How to Grow and Care Philodendron Plant at Home
How to Grow and Care Philodendron Plant at Home
Enchanting with its beauty and variety of heart-shaped leaves and always neat appearance, Philodendron holds a firm place in the ranks of indoor classics. Among evergreen vines, nothing could be more comprehensive. Philodendron requires attention and care — regular care and individual application guidelines for each species to be highly decorative. But surprisingly long-lived and capable of handling any role indoors, Philodendron is some of the most reliable plants you can bring into your collection. You will learn how to grow Philodendron plants in ThumbGarden’s article.
PHILODENDRON PLANT DESCRIPTION
Philodendron has become the most popular evergreen vine for a reason. These Amanitae are evergreen, upright climbing or creeping species with fleshy, gradually hardening smooth shoots and long aerial roots that emphasize delicate branching. Indoor species range in height from 10–100 inches (25–250 cm).
A distinctive feature is the alternating formation of scale-like pseudophylls (cataphyll) on the stem, with a lateral bud in the axil and the usual long petiole. True leaves almost always have a heart-shaped base, but they can be arrow-shaped and oval, narrow and wide, small and large, with a solid margin, or even pinnate. Philodendron is prized for its rich green hues, often complemented by mottled and purple patterns.
Blooms — brightly colored rods with bicolored caps are rare in rooms. Care should be taken when pruning and transplanting in houses with children and animals: the sap from these plants can irritate skin and mucous membranes.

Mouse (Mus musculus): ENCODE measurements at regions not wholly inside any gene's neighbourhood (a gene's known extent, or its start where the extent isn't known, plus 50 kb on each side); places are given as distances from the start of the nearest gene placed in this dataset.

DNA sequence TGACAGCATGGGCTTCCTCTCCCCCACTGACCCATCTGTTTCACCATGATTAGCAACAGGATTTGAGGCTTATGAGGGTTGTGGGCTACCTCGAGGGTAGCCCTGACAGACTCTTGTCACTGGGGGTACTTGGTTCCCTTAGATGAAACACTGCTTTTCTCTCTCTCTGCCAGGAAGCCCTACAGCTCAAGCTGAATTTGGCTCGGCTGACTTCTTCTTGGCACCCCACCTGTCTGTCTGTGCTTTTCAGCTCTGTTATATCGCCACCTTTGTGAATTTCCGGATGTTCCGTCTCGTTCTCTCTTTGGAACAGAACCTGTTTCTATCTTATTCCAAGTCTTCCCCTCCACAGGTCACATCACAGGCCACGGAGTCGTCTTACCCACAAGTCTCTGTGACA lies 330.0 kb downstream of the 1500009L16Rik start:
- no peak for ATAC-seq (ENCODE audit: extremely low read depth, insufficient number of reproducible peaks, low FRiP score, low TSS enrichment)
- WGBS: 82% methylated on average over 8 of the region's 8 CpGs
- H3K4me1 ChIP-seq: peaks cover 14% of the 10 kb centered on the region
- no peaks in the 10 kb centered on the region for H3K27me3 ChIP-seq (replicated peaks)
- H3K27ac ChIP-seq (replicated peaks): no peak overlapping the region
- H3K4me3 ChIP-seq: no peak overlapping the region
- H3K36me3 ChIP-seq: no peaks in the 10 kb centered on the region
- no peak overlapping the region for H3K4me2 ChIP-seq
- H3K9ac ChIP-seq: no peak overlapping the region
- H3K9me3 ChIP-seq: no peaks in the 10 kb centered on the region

INDOOR PHILODENDRON PLANT SPECIES
There is a considerable selection of different leaf shapes and sizes, colors, and even degrees of capriciousness, which require special attention. When buying, it is best to check the habituation of the plant.
The best species of vines are.
Philodendron erubescens, a large, semi-shade species with cuttings and shoots that glow red and single, heart-shaped oval leaves up to 20 inches (50 cm) long. There are some species with all-purple foliage and watercolor.
Philodendron hederaceum, a formerly free-standing climber Philodendron scandens. — A shade-tolerant, beautiful heart-shaped, compact species with dark green leaves for resting.
Philodendron hastatum, a fast-growing species with arrow-shaped leaves up to 20 inches (50 cm) long and very striking colors.
Philodendron angustisectum, a heat and light loving species with huge pointed leaves up to 30 inches (75 cm) long.
Philodendron domesticum, a beautiful species with dark rounded leaves similar in shape to Philodendron reddish.
Philodendron elegans, a powerful, monster-like species with 20 inches (50 cm) long oblong leaves.